Vol. 9 Issue 106 July 2014
As I write this, no one (save Nostradamus) knows what is going to happen in the Worldwide Soccer Competition (that’s what it’s called, right?) Not even the kick-y-est of kickers knows what’s gonna happen. But at some point this month, after I write this, the fates will be decided. So let’s pretend they already have. Can you believe they won? What a game! What a finish! I’ve never seen soccer like that before. Man! I know what music I am playing at my party to celebrate the winning team, who also happened to be the team I was rooting for. Nothing says worldwide soccer victory like new albums from Bishop Allen, Anders Parker, Army Navy and more. Check ‘em out!
Let’s watch as the talented and handsome Greg Cartwright, leader of The Oblivions and (for our purposes) Reigning Sound, steps into the Merge spotlight with Shattered. No, this is not a Some Girls tribute record, but it is a grizzled mix of Motown and Sun City. So where does that leave us? It leaves us with a band that kind of sound like an alternate universe version of Wilco that are far more interested in Brenton Wood than Woody Guthrie. Greg recorded the album in Nashville, not too far from his hometown of Memphis (and you will hear the ambiance of those two cities all over this record.) Check out the Keith Richards led Rolling Stones-esque “My, My.” it will leave you in better shape then Mick on SNL playing "Shattered" in 1978 (not his finest moment for sure).
"To The Recently Found Innocent"
The world of the new(ish) lo-fi psych rock is kind of like reading comic books. Much like super heroes, all the bands sort of exist in the same universe and there are crossovers and team-ups sometimes Wolverine shows up. Take, for instance, the killer new album from Tim Presley, better known as White Fence. To The Recently Found Innocent (Drag City) is his 6th studio album. He has, in the past, teamed up with Ty Segal to release 2012’s Hair. This time around, Mr. Segal produced the album as well as played some drums. Other drums were played by Nick Murray of The Young Veins. See? It’s like the Justice League of freaking out. Hints of early Kinks and Syd Barrett’s Pink Floyd fill out the lo-fi sound on this mad platter. Check out the Small Faces sounds of “Like That.”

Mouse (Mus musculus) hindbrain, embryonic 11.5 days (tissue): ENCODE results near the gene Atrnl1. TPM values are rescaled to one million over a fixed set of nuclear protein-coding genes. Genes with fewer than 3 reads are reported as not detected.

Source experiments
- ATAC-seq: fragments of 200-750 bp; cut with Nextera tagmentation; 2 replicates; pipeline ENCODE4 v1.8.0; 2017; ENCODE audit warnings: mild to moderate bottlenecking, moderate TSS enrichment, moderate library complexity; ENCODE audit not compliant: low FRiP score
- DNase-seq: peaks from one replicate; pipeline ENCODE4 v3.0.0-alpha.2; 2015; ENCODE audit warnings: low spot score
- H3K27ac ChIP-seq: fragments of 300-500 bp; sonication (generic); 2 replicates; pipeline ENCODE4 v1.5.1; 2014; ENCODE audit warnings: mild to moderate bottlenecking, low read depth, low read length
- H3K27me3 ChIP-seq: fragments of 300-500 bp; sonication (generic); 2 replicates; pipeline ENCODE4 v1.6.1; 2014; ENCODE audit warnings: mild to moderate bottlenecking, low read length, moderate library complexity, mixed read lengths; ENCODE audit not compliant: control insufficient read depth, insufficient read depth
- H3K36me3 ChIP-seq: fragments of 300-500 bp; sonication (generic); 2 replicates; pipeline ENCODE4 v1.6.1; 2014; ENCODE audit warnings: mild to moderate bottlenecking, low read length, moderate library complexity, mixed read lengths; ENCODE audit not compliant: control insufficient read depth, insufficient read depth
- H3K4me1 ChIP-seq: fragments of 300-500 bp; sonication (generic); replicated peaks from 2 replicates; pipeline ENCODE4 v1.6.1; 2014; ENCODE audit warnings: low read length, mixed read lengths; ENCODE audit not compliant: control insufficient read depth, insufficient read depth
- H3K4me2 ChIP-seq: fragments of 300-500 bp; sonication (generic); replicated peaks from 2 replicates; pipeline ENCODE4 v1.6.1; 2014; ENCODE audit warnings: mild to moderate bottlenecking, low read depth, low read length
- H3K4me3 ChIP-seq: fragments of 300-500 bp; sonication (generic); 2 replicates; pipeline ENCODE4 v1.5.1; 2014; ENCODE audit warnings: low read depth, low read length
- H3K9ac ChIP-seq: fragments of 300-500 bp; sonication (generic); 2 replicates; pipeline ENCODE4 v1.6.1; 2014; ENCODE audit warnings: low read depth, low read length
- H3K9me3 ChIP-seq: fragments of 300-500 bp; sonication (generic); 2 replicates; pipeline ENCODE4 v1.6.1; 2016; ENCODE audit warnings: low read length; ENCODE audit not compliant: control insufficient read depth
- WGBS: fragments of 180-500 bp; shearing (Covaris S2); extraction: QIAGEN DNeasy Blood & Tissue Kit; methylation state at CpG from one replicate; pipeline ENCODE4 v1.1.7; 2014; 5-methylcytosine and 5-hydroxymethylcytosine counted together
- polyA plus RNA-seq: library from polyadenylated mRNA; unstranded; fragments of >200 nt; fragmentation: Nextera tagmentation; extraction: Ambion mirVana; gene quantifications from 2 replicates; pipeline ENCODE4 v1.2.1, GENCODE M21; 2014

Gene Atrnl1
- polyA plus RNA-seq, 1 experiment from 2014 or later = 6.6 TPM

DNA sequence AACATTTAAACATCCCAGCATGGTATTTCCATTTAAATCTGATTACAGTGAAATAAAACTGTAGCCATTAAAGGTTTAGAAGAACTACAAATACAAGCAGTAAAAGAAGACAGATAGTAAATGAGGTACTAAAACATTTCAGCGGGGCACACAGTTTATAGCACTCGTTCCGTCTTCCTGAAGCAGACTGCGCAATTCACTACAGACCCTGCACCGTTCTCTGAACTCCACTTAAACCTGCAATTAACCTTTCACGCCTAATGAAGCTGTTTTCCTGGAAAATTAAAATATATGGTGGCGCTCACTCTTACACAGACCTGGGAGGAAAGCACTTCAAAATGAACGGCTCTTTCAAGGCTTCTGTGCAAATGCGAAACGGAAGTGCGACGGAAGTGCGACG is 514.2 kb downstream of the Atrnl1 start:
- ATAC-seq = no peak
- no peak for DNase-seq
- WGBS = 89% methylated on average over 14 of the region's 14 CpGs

Raf Simons, the artistic director for Dior, is a big Plastikman fan. So big a fan, that when it came time for him to book the music for the Guggenheim’s annual fundraiser, he asked Richie Hawtin (who is Plastikman) to provide the sonic wonderment for the gala. I know, this kinda sounds like the cold open to an episode of Law & Order: CI, but I swear no one got murdered and I can (almost) guarantee that Vincent D’Onofrio wasn’t there. What was there was the first new music from Plastikman in over 10 years. Rather than play his already written live set, which Simons said he would have been fine with, Plastikman took the opportunity to write some new music, relishing the idea that he didn’t have to write for the dance floor, and took the opportunity to stretch his sonic legs. Recorded live during that event, EX (Mute) is playfully sophisticated. Sure, the beats are still there, but they are laid back, and the synths stretch out to infinity as knobs are twisted and sounds are allowed to decay. Ambient, but with more of a sense of melody than usually comes along with that word, this really does sound like the soundtrack to the social event of the year. D’Onofrio should be pissed he missed it. Give the post-apocalyptic “EXtend” a listen.
"The Grand Tour"
James Brooks, the auditory and visual artist behind Land Observations has release the follow up to his well received 2012 album Roman Roads IV-XI. The Grand Tour (Mute) is just that. A concept album about the roads often traveled by wealthy 18th century university graduates. I know, that sounds pretty high concept. But you don’t need to know anything about this albums gist to enjoy it’s bucolic beauty. The entire album was recorded on just one 6 string electric guitar, near the edge of the Bavarian Apls. James tracked himself over and over onto analog tape nudging every possible nuance out of the ol’ axe. Guitars as every instrument, all of them warm and inviting. He is obviously not afraid to write beautiful music, as that is what he has done here. Check out the prelude to a long walk with “On Leaving The Kingdom For The Well-Tempered Continent.”
There are usually two unfortunate outcomes of the recent tidal wave of ‘90s bands getting back together. Either they do a reunion tour, and play nothing but the old music, which can be fun if a little hollow as an audience member. The other (worse) thing that can happen is said band gets back together and does record some new music, and it’s awful. Thankfully, neither of these things happened to second wave Emo superstars Braid. Breaking up in ’99, right as Emo was cracking the mainstream, fans were unsure if they would ever get back together. Thankfully they did, and recorded No Coast (Top Shelf). It was a great magic trick, because they made the last 15 years disappear in the blink of an eye. Showing no signs of age, the songs rock just as hard as they used to, with the ultra tight playing, the ability to stop and start out of nowhere. Braid did the unthinkable. They reformed 15 years later and made an album at least as good as anything they’ve ever done before. Check out the Promise Ringing of the title track, “No Coast.”